Monday, October 29, 2012

Colloids

Selmi (1843) was first to study colloids systematically. He prepared colloidal solutions of sulphur, prussian blue, casein etc. According to him, these colloids were not true solutions but suspensions of extremely small particles in water. Later on Thomas Graham in 1861 studied the process of diffusion of dissolved substances through a Parchment membrane. He observed that some substances like glue, geletin starch etc in solution form diffused very slowly and rates of diffusion were found to be very small in comparison to those other substances like sugar, salt and urea in water. 
In view of his observation, Thomas Graham divided substances into two distinct classes as under:-
            (i).        Crystalloids   
            (ii).       Colloids
(I)        Crystalloids:- Substances which diffuse readily in solution and can easily pass through a parchment membrane or animal membrane are known as Crystalloids. For instance, inorganic acids, bases, salts and organic compounds like sugar, urea etc.
(II)       Colloids:- Substances which diffuse very slowly in solution and cannot pass through parchment paper or animal membrane are called Colloids. For instance, starch, glue, geletin, albumin etc.
In recent years, Graham’s classification of substances into Crystalloids and Colloids has undergone major change because it has been observed that every substance irrespective of its nature can be a colloidal under suitable conditions. For instance, NaCl a typical crystalloid in water behaves like a colloid in benzene. Soap, a typical colloid in water, behaves crystalloid in alcohol. Similarly insoluble metal like copper, silver and gold can be converted into colloidal form by suitable methods.
COLLOIDAL STATE OF MATTER
                        A colloidal is not a substance but it is a particular state of substance which depends on the particle size. Any substance can be brought into colloidal state by suitable methods. There are three distinct types of solutions of substances based on the size of particle. These are:–
1.         True Solution :-
                        It is a homogeneous solution which contains small solute particles like molecules or ions dispersed throughout the solvent. The solute particle in a true solution are invisible even under microscope and these particles pass through a filter paper or an animal membrane. The particle size is 0.1 nm – 1 nm.
2.         Suspension :-
                        It is a heterogeneous mixture which contains large insoluble particles. The particles of a suspension can be seen by naked eye and these particles can neither be passed through filter paper nor through animal membrane. The size of particles is greater than 100 nm.
3.         Colloidal solution :-
                        It is a heterogeneous solution which contains solute particles of intermediate size. The particles of colloidal solution can pass through ordinary filter paper but not through animal membrane. These particles cannot be seen with a naked eye but can be seen under ultramicroscope. The particle size is 1nm – 100 nm.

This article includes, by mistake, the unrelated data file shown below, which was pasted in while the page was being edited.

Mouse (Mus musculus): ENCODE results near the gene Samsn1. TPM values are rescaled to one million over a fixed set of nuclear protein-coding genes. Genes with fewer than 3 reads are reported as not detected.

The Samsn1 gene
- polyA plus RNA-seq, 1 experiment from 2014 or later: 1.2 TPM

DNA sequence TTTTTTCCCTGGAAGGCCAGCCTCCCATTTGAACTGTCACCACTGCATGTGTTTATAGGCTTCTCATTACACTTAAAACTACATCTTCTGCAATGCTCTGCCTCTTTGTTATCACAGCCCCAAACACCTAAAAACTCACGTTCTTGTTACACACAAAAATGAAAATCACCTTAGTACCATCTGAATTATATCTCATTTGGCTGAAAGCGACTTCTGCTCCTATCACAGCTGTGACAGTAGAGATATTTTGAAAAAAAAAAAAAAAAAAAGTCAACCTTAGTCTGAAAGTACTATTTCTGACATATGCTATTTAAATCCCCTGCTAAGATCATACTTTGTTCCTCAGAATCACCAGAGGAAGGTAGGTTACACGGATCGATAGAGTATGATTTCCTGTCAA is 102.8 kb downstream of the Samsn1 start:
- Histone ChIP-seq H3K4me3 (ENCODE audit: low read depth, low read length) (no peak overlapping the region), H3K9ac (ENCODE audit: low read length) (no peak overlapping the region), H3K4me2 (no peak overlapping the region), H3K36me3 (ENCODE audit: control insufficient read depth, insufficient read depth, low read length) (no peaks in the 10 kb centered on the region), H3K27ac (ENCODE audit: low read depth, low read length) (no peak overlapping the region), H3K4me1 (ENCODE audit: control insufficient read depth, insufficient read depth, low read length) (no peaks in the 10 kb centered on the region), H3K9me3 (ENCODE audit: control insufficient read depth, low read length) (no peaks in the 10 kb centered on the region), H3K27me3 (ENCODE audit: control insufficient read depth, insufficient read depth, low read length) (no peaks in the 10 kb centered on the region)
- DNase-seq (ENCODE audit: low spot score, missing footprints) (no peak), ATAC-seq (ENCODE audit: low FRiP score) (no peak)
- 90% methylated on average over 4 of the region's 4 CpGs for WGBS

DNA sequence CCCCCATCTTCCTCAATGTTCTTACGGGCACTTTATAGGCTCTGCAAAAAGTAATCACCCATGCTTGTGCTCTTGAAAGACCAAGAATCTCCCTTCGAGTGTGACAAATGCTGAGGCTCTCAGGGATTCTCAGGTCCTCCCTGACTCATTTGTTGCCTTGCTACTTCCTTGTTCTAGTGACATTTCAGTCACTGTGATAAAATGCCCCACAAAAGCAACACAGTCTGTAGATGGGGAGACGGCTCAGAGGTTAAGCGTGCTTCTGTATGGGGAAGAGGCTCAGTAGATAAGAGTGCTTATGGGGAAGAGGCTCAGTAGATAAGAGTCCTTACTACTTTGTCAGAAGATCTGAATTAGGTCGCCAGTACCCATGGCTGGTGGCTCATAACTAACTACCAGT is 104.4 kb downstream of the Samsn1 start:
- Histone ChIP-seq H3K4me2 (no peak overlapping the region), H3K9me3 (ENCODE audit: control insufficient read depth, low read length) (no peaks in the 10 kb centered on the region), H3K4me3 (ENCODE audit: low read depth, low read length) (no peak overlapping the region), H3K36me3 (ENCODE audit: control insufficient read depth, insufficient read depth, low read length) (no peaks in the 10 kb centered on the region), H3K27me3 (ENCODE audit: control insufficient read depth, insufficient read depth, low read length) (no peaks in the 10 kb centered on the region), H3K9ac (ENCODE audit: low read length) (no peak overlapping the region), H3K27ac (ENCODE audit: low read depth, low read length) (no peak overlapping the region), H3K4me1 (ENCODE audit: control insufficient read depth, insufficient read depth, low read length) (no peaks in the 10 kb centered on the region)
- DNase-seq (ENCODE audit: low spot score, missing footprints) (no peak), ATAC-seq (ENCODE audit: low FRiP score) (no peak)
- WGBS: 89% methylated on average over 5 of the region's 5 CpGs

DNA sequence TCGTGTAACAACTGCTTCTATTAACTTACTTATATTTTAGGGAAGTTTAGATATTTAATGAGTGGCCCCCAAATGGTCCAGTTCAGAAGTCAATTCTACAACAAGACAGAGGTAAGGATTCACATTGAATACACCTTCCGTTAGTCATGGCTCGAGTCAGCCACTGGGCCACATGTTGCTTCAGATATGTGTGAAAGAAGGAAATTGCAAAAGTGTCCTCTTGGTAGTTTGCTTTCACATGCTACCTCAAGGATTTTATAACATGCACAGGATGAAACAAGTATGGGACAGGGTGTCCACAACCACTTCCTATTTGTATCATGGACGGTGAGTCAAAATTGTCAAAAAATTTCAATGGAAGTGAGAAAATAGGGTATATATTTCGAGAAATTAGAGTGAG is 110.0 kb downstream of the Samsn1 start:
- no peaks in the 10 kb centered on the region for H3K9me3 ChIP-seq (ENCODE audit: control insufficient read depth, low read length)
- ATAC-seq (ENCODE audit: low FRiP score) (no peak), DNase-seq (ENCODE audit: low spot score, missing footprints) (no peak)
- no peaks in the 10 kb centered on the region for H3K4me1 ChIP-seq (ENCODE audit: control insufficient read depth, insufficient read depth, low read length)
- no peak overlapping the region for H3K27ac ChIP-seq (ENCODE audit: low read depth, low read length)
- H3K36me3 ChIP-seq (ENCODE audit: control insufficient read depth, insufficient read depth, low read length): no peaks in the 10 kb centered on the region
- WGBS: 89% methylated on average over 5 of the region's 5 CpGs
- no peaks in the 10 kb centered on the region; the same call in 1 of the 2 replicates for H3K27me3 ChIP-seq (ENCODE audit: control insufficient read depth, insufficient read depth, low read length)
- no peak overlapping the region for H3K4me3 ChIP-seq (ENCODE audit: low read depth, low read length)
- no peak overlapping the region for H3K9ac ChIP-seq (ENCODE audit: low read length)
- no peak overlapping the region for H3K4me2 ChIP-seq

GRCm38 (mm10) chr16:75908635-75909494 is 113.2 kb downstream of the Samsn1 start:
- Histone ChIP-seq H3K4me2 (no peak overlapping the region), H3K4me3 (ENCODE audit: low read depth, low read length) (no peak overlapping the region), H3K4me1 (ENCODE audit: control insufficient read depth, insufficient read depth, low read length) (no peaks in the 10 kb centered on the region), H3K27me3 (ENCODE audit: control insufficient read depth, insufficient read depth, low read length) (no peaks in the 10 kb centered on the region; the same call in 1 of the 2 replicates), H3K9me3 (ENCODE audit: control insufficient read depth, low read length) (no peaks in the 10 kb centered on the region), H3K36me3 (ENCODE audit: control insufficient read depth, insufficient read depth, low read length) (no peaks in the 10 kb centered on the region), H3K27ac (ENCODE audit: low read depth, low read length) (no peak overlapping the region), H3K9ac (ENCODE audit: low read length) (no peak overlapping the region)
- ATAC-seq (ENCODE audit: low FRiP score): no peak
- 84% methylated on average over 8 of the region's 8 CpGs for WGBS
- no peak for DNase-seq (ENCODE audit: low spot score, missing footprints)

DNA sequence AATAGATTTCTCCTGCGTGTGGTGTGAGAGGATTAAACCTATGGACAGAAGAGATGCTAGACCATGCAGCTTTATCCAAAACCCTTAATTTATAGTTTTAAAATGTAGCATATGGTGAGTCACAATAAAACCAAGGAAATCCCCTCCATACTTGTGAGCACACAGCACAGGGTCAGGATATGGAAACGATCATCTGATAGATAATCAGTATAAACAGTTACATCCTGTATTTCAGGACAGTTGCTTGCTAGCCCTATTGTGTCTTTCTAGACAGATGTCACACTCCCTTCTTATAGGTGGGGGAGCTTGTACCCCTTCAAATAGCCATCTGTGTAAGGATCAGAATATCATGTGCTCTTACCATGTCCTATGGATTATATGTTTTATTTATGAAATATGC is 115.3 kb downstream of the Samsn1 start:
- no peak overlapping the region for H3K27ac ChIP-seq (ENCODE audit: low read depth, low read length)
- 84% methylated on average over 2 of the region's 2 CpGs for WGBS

DISTINGUISHING CHARACTERISTICS
OF
TRUE SOLUTION, COLLOID AND SUSPENSION

S.No.
PROPERTY
TRUE SOLUTION
COLLOIDAL SOLUTION
SUSPENSION
1.
Nature
Homogenous
Heterogeneous
Heterogeneous
2.
Size of Particle
0.1 nm – 1nm.
1nm – 100nm.
> 100 nm
3.
Filterability
Passes through ordinary filter paper as well as animal membrane.
Passes through filter paper but not through animal membrane.
Does not passes through filter paper or animal membrane.
4.
Separation
It can not be separated by ordinary filter paper nor by ultra filtration.
It can not be separated by ordinary filter paper but can be separated by ultra filtration.
It can be separated by both.
5.
Appearance
Transparent
Generally transparent
Opaque.
6.
Setting
Does not settle.
Settles in centrifuge.
Settles under the action of gravity.
7.
Ionisation
May be ionised.
Not ionised.
Not ionised.
8.
Diffusion
Diffuses readily
Diffuses slowly
Does not diffuse.
9.
Tyndal Effect
Does not show Tyndal effect.
Shows Tyndal effect.
Does not show Tyndal effect.
10.
Brownian Movement
Does not show Brownian movement.
Shows Brownian movement.
May show.
11.
Electrical Charge
Uncharged
Charged either positively or negatively
Uncharged.

PHASES OF COLLOIDAL SOLUTION
                        A colloidal solution is heterogeneous in nature. It consists of two phases, dispersed phase and dispersion medium.
1.         DISPERSED PHASE
                          In a colloidal solution, the component present in smaller proportion (solute) is known as Dispersed Phase. Example: In colloidal solution of silver in water, the component silver acts as dispersed phase.
2.         DISPERSION MEDIUM
                        In a colloidal solution, the component present in larger proportion (solvent) is called Dispersion Medium. Example: In colloidal solution gold in water, the component water acts as a dispersion medium.

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